In 1965, Brit scribe Edward Bond shocked audiences with his play "Saved." It took decades before the drama was done in New York, staged by Robert Woodruff. Now Woodruff is presenting another work of theatrical intensity with "Olly's Prison." It receives its American preem in an uncompromisingly chilling production at ART's new black box theater.
In 1965, Brit scribe Edward Bond shocked audiences with his play “Saved,” in which a baby in a carriage is stoned to death by working-class toughs. It took decades before the drama was done in New York, staged by Robert Woodruff, now a.d. of American Repertory Theater in Cambridge, Mass. Now Woodruff is presenting another work of theatrical intensity with “Olly’s Prison,” originally a 1993 teleplay adapted by Bond for the stage. It receives its American preem in an uncompromisingly chilling production at ART’s new black box theater.
At 70, Bond is still exploring violence disguised by domesticity and medicated by social norms. And he is still doing it in ways that leave audiences stunned. Call it shock therapy for the theatrically blase. Simmering just below the surface of the ordinariness of daily lives, all hell can break loose with the slightest nudge.
In their small, working-class London apartment, where life is stupefyingly routine, Mike desperately tries to communicate with his sullen teenage daughter Sheila (Zofia Goszczynska). Widowed and emotionally wounded, Mike, in Bill Camp’s bravura turn of wild and raw desperation, pleads, threatens and berates his defiantly silent daughter in an escalating attempt to elicit a response — any response. But her body language of bleak boredom makes it clear she has checked out of the rituals and illusions of family life.
Paternal fury and madness erupt in a sudden act shocking for its tipping point (a cup of tea), bizarre beauty and catatonic reaction by the father.
In prison Mike is in a dazed and confused state not much different from the stupor he felt in his previous life. He has merely switched rooms. In David Zinn’s telling set, lit with rays of despair by Chris Akerlind, it really is the same room, with just the furniture rearranged. In the new theater’s fluorescent-filled space, the aud feels they’re in that same space as well.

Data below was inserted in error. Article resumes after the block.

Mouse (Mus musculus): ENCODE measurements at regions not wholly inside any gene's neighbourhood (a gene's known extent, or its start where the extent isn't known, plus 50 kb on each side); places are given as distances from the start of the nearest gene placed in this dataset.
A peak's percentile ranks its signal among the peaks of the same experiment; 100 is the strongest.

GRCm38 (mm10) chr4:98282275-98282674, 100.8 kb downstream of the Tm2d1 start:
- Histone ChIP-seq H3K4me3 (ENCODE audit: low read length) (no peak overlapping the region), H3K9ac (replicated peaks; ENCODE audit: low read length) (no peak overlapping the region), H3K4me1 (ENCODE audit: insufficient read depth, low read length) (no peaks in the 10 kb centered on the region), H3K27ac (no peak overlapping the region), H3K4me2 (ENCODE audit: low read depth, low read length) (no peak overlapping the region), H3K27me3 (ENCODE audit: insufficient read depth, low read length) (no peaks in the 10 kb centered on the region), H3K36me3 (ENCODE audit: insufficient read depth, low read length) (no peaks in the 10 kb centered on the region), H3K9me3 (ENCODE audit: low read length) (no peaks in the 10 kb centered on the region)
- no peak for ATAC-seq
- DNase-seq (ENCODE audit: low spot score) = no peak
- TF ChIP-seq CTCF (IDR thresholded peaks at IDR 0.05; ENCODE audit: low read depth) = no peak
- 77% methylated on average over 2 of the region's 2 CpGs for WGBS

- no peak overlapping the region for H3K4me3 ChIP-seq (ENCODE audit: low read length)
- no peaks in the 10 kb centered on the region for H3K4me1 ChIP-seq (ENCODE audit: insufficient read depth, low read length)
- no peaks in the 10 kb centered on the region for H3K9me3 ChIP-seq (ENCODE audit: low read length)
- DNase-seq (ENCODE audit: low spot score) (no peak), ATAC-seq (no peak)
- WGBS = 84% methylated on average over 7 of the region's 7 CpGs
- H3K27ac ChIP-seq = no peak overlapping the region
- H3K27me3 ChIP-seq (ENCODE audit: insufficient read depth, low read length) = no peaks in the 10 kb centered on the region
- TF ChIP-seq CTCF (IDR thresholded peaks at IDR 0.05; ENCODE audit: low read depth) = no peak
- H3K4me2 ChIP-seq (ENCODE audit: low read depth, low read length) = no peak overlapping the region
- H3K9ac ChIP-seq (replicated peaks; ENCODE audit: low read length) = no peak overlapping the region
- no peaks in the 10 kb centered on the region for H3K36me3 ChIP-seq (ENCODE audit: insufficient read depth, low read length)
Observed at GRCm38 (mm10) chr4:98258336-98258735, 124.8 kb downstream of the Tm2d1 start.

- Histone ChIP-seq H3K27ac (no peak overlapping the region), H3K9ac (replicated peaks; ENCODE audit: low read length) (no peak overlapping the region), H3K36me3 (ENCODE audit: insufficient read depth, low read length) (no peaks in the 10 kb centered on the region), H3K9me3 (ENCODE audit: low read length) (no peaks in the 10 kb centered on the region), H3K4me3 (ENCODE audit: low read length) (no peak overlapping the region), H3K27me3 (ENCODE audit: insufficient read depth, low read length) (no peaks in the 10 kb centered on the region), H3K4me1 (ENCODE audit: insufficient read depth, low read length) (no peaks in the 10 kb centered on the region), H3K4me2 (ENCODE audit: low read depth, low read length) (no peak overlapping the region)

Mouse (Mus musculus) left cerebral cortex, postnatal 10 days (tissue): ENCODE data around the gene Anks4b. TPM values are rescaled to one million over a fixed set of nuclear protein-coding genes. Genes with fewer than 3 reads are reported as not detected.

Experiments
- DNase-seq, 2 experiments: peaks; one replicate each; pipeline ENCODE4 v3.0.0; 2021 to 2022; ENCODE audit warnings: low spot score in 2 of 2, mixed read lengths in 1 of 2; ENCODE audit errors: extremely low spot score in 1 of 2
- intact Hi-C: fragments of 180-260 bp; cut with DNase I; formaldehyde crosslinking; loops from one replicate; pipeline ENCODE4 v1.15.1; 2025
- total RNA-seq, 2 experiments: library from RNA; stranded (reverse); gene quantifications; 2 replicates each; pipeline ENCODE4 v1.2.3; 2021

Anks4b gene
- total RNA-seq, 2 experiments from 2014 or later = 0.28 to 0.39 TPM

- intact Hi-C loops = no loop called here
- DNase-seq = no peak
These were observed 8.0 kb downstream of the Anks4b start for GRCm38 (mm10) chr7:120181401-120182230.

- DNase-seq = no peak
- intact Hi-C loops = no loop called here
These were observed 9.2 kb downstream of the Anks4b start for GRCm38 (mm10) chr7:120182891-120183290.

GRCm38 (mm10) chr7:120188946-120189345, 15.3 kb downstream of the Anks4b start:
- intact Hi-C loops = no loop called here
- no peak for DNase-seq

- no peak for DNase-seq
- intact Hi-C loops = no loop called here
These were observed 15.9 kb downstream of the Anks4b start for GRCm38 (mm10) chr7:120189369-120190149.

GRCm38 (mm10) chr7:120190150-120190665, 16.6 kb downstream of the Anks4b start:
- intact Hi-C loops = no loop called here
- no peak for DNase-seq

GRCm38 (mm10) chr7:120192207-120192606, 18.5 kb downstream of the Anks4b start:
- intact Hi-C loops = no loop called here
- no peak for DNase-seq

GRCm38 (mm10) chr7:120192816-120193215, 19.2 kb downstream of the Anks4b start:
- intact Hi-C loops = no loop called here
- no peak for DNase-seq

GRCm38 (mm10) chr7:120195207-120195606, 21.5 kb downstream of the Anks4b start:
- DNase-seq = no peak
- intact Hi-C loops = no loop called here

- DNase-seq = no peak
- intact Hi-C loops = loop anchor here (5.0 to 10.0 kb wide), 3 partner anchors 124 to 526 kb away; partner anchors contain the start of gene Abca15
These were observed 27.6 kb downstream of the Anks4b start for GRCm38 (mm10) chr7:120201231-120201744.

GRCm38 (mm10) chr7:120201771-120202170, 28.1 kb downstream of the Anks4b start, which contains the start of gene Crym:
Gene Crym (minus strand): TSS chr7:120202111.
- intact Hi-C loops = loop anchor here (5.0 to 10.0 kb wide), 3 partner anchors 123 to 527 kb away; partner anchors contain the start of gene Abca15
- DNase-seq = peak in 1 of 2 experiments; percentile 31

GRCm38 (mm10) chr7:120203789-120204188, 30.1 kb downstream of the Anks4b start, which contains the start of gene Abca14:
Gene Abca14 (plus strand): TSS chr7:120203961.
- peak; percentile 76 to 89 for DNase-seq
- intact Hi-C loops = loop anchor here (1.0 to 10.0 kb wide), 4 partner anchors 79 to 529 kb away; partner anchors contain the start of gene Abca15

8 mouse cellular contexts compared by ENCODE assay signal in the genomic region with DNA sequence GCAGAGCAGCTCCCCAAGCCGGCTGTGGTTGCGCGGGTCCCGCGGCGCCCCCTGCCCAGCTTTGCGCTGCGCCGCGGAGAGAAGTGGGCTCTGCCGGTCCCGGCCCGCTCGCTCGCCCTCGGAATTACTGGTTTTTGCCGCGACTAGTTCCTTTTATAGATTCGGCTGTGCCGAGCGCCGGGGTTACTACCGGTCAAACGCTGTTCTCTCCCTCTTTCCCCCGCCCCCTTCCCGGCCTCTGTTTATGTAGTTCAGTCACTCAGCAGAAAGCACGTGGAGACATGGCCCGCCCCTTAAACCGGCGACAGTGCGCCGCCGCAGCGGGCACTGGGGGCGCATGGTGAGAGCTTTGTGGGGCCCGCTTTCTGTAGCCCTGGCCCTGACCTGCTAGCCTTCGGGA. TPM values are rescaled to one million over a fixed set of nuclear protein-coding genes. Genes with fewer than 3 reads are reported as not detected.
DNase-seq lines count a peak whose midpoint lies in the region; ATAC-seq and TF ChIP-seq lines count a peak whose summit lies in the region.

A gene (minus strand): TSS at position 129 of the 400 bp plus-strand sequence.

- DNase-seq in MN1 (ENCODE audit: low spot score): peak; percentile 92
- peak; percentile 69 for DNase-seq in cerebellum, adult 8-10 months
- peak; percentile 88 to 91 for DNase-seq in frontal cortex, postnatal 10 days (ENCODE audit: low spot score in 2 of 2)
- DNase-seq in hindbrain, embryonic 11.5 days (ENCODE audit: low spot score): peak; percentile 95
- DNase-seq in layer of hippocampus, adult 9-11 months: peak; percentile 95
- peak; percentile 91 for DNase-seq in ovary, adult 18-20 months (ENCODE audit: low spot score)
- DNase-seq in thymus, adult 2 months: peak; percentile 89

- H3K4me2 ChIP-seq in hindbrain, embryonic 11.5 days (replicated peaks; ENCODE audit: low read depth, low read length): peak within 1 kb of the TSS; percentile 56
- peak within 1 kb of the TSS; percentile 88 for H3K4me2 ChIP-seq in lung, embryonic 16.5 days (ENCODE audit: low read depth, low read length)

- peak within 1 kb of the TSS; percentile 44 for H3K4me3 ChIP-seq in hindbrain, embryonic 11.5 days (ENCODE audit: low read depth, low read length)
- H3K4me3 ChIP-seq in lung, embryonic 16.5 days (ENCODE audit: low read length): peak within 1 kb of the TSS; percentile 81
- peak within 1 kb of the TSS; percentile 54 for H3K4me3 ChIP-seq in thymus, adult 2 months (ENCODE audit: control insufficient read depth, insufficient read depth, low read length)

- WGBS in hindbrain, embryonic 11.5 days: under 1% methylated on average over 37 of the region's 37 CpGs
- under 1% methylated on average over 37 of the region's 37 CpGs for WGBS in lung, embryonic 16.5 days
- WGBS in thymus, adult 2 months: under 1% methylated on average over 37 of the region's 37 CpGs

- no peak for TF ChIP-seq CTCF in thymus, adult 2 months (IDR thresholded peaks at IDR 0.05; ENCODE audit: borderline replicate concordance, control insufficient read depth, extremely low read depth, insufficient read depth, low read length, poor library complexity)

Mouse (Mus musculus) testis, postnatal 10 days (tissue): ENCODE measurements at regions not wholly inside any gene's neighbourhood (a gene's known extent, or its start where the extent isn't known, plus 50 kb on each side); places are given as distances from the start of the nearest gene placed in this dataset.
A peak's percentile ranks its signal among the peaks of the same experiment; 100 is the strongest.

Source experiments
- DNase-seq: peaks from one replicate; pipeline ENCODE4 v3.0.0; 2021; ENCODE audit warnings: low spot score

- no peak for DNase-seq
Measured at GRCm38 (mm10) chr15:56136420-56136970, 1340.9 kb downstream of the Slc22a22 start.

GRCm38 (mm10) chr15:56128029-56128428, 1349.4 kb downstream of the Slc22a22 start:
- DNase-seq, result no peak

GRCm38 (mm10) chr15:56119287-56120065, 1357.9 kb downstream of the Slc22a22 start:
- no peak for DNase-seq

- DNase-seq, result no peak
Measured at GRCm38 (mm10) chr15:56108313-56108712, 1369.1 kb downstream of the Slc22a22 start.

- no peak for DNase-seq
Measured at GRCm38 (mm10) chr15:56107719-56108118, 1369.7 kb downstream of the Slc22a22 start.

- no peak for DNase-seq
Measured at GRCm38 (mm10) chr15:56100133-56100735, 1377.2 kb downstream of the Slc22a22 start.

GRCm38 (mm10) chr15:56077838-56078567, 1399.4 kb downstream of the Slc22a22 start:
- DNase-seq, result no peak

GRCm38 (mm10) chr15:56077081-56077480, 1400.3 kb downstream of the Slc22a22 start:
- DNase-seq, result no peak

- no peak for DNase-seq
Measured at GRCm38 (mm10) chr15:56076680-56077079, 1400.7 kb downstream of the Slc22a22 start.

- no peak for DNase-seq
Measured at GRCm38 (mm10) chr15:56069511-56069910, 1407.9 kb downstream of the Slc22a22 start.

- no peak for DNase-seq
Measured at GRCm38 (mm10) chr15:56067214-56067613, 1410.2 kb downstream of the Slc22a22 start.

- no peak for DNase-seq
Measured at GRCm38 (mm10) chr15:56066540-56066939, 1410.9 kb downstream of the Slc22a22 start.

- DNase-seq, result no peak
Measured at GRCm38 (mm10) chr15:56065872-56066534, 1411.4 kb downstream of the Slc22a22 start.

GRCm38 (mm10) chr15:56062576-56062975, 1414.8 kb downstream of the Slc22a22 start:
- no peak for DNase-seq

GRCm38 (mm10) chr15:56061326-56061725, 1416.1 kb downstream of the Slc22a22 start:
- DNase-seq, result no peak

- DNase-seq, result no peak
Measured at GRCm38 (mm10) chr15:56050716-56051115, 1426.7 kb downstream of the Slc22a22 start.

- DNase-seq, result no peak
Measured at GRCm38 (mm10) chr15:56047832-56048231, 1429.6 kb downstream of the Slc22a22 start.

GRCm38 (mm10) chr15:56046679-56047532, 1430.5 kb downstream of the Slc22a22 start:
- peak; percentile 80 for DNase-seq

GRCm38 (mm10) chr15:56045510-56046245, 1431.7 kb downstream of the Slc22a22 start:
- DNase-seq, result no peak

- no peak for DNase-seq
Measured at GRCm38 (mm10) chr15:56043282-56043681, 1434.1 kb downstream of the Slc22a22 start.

Mike meets a disturbed cellmate (Thomas Derrah); a visiting female neighbor, Vera (Angela Reed), who seeks to give him hope from the outside world; and, fatefully, a young inmate on the verge of release named Smiler (Peter Dylan Richards), who hangs himself in the noose Mike intended to use on himself.
But Mike’s imprisonment isn’t the only one onstage. Smiler’s mother Ellen (exquisitely played by Karen MacDonald) is desperately trying to make sense of her son’s unexpected death and then, years later, is simply numbed by it.
Vera is trapped in her own chattering bourgeois fantasy of happy-ever-after — until that is shattered as well.
And Oliver (Mikey Solis), the victim of Smiler’s earlier crime in which Olly lost an eye, becomes a pawn for Sheila’s boyfriend Frank (David Wilson Barnes), now a policeman seeking revenge against Mike for the death of his daughter.
Frank’s disturbing and unrelenting orgasm of violence toward play’s end represents a horrifying perversion of justice and has echoes in contemporary chambers of authoritarian horror.
Amid the domestic ruins at play’s end, a pair of unlikely characters find the naked truth, and a grim and daring work gives the tiniest grace note of understanding.